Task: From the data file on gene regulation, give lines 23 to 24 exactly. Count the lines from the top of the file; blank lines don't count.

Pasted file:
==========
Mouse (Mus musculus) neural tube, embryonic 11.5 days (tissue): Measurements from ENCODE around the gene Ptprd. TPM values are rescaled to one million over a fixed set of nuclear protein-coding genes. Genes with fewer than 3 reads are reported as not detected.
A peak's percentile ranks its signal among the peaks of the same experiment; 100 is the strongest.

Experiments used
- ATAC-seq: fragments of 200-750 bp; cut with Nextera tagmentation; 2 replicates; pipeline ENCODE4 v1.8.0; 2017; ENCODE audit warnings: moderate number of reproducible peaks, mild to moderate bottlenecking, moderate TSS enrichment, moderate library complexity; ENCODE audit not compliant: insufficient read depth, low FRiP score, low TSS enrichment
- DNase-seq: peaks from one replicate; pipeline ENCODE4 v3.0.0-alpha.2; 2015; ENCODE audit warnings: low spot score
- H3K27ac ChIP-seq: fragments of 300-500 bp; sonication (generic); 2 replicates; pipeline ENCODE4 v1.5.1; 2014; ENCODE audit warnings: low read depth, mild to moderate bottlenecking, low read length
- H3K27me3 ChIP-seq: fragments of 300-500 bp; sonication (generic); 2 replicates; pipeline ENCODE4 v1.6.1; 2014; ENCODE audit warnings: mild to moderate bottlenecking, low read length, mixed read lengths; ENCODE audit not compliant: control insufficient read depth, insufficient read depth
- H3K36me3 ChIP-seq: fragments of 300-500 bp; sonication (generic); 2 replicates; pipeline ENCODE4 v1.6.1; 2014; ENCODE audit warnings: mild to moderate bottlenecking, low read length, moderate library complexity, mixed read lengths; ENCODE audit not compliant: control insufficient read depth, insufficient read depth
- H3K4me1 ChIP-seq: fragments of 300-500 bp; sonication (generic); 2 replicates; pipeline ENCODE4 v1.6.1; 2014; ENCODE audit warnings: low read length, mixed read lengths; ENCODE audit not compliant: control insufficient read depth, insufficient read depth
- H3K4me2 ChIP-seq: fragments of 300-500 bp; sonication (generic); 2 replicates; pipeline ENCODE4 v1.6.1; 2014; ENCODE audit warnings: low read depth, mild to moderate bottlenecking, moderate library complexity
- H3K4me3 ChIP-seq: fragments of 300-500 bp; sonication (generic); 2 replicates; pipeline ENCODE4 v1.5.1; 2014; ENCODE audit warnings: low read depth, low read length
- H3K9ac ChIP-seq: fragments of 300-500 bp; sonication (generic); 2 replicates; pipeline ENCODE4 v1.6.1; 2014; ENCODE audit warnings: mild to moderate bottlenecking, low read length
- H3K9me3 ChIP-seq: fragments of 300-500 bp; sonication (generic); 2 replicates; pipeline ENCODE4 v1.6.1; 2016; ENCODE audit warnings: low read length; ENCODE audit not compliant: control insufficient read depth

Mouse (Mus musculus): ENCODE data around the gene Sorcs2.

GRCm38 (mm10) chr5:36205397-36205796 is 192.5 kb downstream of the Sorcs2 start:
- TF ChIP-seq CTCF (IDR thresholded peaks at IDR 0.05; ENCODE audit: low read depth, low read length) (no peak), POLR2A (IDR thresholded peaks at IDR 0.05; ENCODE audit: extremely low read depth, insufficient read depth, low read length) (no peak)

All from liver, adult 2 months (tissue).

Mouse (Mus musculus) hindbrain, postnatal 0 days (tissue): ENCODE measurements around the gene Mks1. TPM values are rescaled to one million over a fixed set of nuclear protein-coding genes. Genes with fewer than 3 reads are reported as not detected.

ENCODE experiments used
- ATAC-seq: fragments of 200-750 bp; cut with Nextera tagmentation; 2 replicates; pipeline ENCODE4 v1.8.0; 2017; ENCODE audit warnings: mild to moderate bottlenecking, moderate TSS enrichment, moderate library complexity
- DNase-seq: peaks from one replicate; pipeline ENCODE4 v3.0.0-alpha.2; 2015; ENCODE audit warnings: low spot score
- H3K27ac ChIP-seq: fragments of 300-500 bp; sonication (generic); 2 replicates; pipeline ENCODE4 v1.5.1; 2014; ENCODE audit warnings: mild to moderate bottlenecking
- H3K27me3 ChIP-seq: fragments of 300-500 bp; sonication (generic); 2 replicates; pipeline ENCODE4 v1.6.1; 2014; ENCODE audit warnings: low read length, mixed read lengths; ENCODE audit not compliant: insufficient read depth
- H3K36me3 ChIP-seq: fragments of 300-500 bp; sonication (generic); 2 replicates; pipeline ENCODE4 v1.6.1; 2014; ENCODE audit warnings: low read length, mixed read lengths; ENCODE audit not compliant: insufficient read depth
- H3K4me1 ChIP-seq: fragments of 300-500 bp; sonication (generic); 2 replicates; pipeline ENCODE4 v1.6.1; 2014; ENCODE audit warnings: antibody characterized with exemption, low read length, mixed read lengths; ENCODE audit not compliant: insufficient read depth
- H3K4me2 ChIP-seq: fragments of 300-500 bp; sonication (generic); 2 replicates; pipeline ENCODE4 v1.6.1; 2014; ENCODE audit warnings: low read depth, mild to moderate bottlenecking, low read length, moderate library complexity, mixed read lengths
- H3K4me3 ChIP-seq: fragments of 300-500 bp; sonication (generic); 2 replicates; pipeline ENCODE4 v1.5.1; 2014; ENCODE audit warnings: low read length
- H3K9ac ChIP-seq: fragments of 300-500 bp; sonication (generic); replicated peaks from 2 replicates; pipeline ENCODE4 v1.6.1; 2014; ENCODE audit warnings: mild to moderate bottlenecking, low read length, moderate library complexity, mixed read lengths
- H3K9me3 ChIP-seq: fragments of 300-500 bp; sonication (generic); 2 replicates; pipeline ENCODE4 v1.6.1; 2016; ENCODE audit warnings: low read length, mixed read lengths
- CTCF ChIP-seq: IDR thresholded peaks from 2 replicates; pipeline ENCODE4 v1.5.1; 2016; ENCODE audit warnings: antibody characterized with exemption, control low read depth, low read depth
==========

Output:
- H3K27me3 ChIP-seq: fragments of 300-500 bp; sonication (generic); 2 replicates; pipeline ENCODE4 v1.6.1; 2014; ENCODE audit warnings: low read length, mixed read lengths; ENCODE audit not compliant: insufficient read depth
- H3K36me3 ChIP-seq: fragments of 300-500 bp; sonication (generic); 2 replicates; pipeline ENCODE4 v1.6.1; 2014; ENCODE audit warnings: low read length, mixed read lengths; ENCODE audit not compliant: insufficient read depth